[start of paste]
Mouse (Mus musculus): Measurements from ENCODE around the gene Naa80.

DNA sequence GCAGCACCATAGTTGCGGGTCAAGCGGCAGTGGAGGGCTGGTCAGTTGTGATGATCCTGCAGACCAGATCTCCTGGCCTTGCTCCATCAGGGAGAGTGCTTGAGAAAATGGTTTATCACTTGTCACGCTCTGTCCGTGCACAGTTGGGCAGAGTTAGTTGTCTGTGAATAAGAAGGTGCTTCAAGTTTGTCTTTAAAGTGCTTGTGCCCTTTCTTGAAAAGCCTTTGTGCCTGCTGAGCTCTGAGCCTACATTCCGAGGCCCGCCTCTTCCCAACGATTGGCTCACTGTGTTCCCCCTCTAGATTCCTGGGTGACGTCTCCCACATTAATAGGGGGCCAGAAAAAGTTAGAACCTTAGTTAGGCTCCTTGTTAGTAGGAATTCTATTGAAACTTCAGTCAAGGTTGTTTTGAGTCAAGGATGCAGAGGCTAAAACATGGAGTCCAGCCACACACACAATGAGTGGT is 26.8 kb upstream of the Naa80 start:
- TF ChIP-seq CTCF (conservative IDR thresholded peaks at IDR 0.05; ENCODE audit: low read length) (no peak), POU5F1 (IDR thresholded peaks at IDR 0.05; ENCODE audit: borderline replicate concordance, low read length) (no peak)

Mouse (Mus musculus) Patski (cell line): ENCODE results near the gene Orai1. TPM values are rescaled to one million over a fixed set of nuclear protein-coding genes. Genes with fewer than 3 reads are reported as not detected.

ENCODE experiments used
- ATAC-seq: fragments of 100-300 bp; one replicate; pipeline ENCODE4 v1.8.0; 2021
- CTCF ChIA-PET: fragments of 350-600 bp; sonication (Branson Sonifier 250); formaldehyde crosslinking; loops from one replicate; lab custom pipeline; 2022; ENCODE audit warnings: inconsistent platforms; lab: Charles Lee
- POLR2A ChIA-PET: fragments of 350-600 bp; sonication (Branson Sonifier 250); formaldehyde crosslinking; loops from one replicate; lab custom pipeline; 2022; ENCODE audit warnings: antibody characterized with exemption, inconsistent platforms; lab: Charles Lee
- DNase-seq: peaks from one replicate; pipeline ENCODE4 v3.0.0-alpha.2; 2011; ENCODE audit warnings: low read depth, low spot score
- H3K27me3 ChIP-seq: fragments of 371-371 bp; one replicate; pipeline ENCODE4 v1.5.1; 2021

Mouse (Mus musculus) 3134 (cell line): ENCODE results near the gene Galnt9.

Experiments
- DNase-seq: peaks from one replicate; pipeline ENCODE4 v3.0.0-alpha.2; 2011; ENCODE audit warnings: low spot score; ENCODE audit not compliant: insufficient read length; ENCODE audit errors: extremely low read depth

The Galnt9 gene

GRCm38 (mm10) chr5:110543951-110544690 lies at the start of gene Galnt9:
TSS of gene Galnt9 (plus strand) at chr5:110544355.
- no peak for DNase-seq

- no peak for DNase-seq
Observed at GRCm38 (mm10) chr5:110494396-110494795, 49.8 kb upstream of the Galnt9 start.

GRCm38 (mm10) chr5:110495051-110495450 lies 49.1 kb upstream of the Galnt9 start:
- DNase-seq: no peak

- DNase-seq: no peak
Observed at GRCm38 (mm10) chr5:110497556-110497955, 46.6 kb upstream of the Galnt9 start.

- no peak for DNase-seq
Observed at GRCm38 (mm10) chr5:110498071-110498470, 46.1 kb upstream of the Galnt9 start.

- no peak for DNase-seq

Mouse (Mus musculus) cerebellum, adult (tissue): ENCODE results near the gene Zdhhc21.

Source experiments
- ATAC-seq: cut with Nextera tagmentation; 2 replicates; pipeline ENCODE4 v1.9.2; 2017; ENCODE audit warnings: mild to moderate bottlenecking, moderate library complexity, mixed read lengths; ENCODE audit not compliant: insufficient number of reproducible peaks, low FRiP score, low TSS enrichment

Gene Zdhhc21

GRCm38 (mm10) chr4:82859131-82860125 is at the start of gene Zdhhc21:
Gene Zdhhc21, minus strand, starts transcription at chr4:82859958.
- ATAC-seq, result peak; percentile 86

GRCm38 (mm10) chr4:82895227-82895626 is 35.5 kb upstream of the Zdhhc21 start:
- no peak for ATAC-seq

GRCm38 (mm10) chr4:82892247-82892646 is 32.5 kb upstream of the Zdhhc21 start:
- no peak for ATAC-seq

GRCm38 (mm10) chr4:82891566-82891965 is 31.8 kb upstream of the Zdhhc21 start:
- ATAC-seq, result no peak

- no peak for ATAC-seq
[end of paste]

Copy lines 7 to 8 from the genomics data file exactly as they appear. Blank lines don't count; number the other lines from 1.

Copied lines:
- CTCF ChIA-PET: fragments of 350-600 bp; sonication (Branson Sonifier 250); formaldehyde crosslinking; loops from one replicate; lab custom pipeline; 2022; ENCODE audit warnings: inconsistent platforms; lab: Charles Lee
- POLR2A ChIA-PET: fragments of 350-600 bp; sonication (Branson Sonifier 250); formaldehyde crosslinking; loops from one replicate; lab custom pipeline; 2022; ENCODE audit warnings: antibody characterized with exemption, inconsistent platforms; lab: Charles Lee